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Puerto Rico’s Status to Cost Needy $2.2 Billion in Federal Food Funds

The Democratic majority U.S. Senate this week passed a bill that would deny millions of low-income Puerto Ricans some $2.2 billion in food over the next five years that would be provided to their fellow Americans in the States.

The discrimination against Puerto Rico in the agriculture and nutrition programs reauthorization bill was made possible by the islands’ territory status, sometimes  misleadingly called “commonwealth.”

The Agriculture Committee of the Republican-controlled House of Representatives recently passed a companion bill that would similarly continue lesser assistance to Puerto Ricans in the main Federal nutrition assistance program.

A 2010 study by the U.S. Department of Agriculture estimated that equal treatment in 2009 would have increased the number of low-income households in Puerto Rico receiving assistance for food 167,000, from 554,000 to as many as 721,000 households.

There are three people in the average household in Puerto Rico, according to the U.S. Bureau of the Census. So, equal treatment would have provided food aid to an additional 501,000 Puerto Ricans.

Further, equal treatment with the States would have raised the assistance to the average household in Puerto Rico $23 per month from $240 to $263.

That would have benefitted the 554,000 households receiving assistance, approximately 1,662,000 Puerto Ricans.

Treatment as a State would have provided assistance to an additional 13% of Puerto Ricans, boosting the percentage of households receiving help for buying food from 30 to 43.

The $439.2 million a year would also have boosted the territory’s failing economy.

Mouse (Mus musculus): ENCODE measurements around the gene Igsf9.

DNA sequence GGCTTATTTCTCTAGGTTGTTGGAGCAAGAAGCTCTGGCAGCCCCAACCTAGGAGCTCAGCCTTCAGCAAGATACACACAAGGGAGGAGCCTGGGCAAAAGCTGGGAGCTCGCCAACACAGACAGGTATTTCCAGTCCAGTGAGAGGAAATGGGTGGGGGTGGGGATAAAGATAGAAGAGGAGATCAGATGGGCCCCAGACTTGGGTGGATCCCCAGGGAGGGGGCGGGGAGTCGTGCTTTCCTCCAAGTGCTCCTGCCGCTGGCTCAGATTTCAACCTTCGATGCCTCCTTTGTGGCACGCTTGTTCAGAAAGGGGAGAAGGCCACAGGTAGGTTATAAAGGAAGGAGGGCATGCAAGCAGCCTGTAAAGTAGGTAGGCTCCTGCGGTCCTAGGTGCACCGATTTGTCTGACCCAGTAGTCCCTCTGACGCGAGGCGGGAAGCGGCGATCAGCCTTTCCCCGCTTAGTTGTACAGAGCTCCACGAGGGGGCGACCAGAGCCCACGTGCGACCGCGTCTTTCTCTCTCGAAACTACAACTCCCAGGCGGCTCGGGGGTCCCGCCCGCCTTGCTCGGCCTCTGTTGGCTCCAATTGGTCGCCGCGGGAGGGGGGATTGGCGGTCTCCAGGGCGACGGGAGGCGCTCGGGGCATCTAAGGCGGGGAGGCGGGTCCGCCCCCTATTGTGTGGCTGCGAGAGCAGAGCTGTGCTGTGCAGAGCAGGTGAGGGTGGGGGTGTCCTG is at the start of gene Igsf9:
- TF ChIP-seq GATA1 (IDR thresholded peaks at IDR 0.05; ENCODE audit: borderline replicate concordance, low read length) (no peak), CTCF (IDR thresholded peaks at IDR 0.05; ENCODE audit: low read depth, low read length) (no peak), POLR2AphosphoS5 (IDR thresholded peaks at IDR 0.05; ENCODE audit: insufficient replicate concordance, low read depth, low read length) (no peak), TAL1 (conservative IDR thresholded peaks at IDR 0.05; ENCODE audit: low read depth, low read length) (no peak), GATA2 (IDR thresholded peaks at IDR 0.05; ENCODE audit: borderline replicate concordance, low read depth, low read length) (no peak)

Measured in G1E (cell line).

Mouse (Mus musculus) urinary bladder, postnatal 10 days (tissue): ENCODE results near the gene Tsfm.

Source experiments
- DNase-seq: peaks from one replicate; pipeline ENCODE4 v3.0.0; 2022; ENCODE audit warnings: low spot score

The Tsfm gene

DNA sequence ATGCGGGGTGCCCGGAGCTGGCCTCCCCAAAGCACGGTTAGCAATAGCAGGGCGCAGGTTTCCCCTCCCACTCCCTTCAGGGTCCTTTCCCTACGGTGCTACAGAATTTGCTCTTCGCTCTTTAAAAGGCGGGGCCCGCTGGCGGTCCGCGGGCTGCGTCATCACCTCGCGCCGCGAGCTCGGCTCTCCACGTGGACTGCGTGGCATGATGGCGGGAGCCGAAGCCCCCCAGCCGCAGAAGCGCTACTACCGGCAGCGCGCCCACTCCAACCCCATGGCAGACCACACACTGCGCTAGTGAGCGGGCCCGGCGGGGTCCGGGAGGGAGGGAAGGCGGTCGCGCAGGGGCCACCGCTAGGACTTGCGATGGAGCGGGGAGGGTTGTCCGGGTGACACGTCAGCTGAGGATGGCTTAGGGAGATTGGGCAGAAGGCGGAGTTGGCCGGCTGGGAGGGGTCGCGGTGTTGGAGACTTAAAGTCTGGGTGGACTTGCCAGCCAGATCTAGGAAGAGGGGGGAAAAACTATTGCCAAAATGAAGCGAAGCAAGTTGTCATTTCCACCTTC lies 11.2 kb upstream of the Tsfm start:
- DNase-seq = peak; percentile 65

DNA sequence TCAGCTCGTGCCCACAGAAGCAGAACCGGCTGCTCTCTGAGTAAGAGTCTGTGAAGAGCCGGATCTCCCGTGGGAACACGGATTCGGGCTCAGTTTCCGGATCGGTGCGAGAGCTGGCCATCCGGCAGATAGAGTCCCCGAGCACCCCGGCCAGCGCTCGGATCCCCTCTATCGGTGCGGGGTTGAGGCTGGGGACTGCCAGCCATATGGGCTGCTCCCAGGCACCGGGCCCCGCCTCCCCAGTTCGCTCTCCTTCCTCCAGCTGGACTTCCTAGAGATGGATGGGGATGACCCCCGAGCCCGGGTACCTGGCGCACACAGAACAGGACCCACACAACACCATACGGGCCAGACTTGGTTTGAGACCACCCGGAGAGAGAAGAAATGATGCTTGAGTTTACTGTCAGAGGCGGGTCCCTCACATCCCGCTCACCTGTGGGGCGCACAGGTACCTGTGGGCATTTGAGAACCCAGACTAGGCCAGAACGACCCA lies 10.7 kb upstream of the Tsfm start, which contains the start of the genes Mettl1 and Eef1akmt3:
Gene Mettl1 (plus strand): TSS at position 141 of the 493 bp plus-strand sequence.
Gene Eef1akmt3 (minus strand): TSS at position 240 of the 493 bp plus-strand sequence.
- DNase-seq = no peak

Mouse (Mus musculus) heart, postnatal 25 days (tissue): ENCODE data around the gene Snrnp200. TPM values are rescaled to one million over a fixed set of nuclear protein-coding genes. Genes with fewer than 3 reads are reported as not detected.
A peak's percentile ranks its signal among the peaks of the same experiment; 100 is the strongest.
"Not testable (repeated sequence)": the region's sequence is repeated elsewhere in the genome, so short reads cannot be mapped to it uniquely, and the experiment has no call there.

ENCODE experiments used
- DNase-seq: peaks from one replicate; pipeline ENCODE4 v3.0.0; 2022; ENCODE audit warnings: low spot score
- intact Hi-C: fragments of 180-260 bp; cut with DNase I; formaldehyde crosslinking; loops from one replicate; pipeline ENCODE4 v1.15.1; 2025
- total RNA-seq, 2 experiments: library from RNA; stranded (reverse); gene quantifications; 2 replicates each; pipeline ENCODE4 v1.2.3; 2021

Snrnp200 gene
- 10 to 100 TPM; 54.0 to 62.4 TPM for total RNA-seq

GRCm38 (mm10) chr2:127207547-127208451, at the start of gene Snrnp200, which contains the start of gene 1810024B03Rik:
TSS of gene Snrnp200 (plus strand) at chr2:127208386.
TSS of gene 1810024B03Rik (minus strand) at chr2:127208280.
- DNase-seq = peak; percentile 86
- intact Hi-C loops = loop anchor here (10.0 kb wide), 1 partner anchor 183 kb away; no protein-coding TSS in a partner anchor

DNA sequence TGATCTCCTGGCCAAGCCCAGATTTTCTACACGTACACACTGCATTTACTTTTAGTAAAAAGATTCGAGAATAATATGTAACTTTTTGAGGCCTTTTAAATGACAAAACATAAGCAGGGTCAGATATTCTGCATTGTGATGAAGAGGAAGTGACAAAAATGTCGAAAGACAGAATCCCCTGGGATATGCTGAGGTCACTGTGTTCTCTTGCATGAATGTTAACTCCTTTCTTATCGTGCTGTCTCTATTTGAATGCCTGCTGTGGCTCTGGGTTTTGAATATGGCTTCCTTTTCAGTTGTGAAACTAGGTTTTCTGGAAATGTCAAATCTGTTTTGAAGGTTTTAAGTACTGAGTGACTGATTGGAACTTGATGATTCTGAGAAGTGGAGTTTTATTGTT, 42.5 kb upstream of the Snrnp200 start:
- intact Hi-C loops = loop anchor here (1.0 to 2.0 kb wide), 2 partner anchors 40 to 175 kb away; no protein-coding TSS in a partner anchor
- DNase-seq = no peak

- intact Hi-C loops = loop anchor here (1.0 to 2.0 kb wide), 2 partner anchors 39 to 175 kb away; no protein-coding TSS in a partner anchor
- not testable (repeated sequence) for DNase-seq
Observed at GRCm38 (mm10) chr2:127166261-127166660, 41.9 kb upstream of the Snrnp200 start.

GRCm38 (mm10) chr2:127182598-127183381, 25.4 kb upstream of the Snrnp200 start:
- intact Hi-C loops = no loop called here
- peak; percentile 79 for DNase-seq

Puerto Rico was treated equally with the States in the Food Stamps program, which is now called the Supplemental Nutrition Assistance Program, until 1982.  President Reagan proposed a revision of the program that would have limited funding in the entire country.

The congressional delegations of the States rejected the proposal for the States but passed it for Puerto Rico – which had no votes in the Congress.

The House Agriculture Committee bill would also end a feature of the lesser-funded Puerto Rico program.  This aspect lets the territory provide 25% of the assistance for food in cash instead of through an electronic card.

Supermarkets and other large food retailers in Puerto Rico lobbied for an end to this feature of the program.

The purpose of the cash assistance had been to enable program beneficiaries to buy food from smaller retailers who did not have the equipment for electronic card purchases.

But the Agriculture Department found that recipients of the assistance were using the cash to buy items other than food – including liquor, cigarettes, and lottery tickets in addition to more worthwhile non-food purchases.

The House Agriculture Committee approved the provision to end cash assistance over the objection of Puerto Rico’s governor and representative to the Federal government.

The cash assistance feature of the Puerto Rico program has been cited as a justification for providing Puerto Ricans with lesser assistance for food than other Americans.  It has also been raised as a reason for not providing low-income Puerto Ricans with other assistance provided their fellow citizens in the States.




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